Balancing the Budget on the Backs of the Poor, who Rely on Medi-Cal, and Students –
However, the hard part remains, about 13 billion dollars of the 26.6 billion deficit as the legislature did not address either the elimination of redevelopment or the extension to higher taxes.
The budget would cut heavily from education, K-12, Community Colleges, UC and CSU, it would cut funding to prisons and corrections, it would result in employee layoffs and furloughs, and it would cut deeply from transportation.
On the other hand, two weeks ago, there was a legal opinion that confirmed that Democrats can put taxes on the ballot with a majority vote, under very narrow circumstances.
They could extend current taxes very narrowly, in that it would have to “change statutory tax initiatives already passed by voters.” As such, “Any change would have to be consistent” with the “scope or effect” of the initiative.
Reported the Bee, “But the Legislature could not, by majority vote, place a tax on the ballot that is not tied to a pre-existing initiative. The opinion said a court likely would see that as “an unconstitutional delegation of legislative power.”
The Bee also reports, “Democrats have said privately that it would be too difficult and legally risky to carve new taxes into past initiatives. They are seeking a constitutional amendment to extend the tax rates, which requires a two-thirds vote.”
Democrats have rejected this approach and time appears to be about run out on even the possibility.
The Bee writes this morning on the current situation, “Given lawmakers’ reluctance in passing more than $10 billion in cuts this week to state and local programs, it remains to be seen what appetite they have for another round with the carving knife.”
They report that UC and CSU are already scheduled to lose another $500 million in funding, and will determine by June 1 how they will close that gap. Meanwhile, community college students will pay $36 rather than $26 per unit.
Also cut deeply will be Medi-Cal. This is an issue we have not discussed nearly enough.
Anthony Wright, on the Health Access California blog, notes that the legislature approved cuts of $1.6 billion to Medi-Cal.
He writes, “Fully understanding the magnitude of the budget crisis, this is a sad day for California. These cuts will impose costs and reduce access care to over eight million Californians with Medi-Cal or Healthy Families coverage. These severe cuts make it harder for our health system to be there for us when we need it. Because of these cuts passed with an overwhelmingly bipartisan vote, California is a less healthy, less caring, less secure state tonight.”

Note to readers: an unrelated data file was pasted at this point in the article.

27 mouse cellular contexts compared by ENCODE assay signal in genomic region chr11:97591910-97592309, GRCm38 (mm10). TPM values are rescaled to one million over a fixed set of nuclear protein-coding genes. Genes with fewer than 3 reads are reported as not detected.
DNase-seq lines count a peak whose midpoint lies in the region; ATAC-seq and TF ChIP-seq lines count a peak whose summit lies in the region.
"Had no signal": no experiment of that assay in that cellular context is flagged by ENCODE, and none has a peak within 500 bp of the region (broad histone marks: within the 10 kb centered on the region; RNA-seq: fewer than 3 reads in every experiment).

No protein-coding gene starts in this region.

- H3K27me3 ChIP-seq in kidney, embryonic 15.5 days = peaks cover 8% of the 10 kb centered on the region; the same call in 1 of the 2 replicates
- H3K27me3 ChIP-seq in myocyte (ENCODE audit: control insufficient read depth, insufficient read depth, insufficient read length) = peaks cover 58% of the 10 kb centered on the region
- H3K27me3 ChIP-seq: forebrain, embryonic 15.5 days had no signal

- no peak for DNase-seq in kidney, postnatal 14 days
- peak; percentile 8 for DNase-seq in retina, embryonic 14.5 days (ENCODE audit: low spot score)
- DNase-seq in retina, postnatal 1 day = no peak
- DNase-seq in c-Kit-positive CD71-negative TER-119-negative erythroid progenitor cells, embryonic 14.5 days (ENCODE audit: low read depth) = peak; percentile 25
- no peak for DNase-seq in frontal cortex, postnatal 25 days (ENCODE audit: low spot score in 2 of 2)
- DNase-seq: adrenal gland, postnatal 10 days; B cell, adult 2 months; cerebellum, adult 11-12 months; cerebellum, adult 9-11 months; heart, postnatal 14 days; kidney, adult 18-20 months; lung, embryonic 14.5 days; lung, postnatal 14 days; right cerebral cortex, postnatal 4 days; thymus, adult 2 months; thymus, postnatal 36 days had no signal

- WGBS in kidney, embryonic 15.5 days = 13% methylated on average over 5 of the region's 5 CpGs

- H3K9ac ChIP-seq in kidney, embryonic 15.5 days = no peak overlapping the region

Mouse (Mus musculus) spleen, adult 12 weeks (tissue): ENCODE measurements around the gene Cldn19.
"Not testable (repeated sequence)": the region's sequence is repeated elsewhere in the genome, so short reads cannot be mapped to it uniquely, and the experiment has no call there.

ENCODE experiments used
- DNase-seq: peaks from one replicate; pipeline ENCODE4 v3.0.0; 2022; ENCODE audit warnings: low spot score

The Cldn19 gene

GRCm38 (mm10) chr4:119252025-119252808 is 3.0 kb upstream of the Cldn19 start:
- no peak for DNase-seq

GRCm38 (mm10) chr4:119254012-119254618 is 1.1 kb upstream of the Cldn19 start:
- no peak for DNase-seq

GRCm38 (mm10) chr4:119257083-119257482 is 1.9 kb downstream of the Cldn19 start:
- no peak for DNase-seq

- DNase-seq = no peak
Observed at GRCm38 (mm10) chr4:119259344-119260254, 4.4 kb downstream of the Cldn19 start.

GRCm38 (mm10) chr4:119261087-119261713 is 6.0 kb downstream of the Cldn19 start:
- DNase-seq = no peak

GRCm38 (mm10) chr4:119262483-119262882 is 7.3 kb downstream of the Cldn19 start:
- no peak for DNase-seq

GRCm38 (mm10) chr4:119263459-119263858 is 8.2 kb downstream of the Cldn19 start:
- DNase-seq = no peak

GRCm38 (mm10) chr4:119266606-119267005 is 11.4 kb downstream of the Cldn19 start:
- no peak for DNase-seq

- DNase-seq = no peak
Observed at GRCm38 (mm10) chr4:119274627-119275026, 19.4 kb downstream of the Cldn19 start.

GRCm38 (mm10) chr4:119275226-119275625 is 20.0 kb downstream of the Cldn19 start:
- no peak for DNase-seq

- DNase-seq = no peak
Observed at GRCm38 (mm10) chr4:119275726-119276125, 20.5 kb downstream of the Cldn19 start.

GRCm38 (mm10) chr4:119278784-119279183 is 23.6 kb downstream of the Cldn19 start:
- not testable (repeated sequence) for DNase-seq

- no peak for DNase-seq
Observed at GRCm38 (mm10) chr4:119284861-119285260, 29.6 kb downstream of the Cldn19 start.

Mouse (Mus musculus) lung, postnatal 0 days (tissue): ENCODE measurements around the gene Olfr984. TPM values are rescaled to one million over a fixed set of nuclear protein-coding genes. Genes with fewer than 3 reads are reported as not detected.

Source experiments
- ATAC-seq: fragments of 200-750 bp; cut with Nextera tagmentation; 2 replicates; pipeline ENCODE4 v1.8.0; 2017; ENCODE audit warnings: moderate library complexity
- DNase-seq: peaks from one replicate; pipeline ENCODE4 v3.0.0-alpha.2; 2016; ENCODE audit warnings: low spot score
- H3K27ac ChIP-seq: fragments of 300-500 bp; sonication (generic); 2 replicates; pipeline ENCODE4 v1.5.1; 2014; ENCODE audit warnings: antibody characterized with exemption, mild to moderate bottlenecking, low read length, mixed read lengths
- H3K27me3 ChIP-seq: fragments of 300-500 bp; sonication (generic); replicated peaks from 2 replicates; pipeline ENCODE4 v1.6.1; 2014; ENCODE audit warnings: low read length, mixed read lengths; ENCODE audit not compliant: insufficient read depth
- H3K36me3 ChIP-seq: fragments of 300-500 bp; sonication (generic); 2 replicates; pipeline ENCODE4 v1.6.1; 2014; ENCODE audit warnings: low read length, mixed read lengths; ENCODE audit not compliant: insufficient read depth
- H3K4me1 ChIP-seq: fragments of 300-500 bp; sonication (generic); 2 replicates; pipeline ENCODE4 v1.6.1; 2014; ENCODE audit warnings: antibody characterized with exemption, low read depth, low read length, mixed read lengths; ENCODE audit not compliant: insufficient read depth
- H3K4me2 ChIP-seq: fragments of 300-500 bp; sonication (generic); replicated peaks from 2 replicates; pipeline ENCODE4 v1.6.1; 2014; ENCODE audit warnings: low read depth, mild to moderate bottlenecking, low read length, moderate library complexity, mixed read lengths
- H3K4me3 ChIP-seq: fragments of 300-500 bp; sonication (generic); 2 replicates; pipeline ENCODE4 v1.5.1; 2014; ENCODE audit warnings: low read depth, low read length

He continues, “The impact of these cuts will be significant, to the health of individual families, our health system on which we all rely, and our attempts at economic recovery. At a time of economic distress in California, these cuts will put administrative and financial barriers to care, place greater fiscal strain on families, and turn away hundreds of millions of dollars in federal matching funds for our economy.”
These cuts include a cap on doctor visits, increased costs, a copay on clinic, dental, and pharmacy visits and prescriptions in Medi-Cal. It will eliminate coverage for over-the-counter drugs in Medi-Cal.
This is a point that a lot people do not understand. We have dependent kids in our household who are covered under Medi-Cal. This is greatly going to increase our costs and the costs numerous low income families, who will now not be able to afford a lot of over-the-counter medication.
We have had to take the children to the ER numerous times for a variety of reasons, now there will be a $50 copayment for ER visits. How is a low income family going to afford that? They can’t. So unless the condition is life threatening, these changes are going to force low income families to avoid taking their kids and themselves to doctors and the emergency room.
That will put everyone at risk – particularly those most vulnerable.
—David M. Greenwald reporting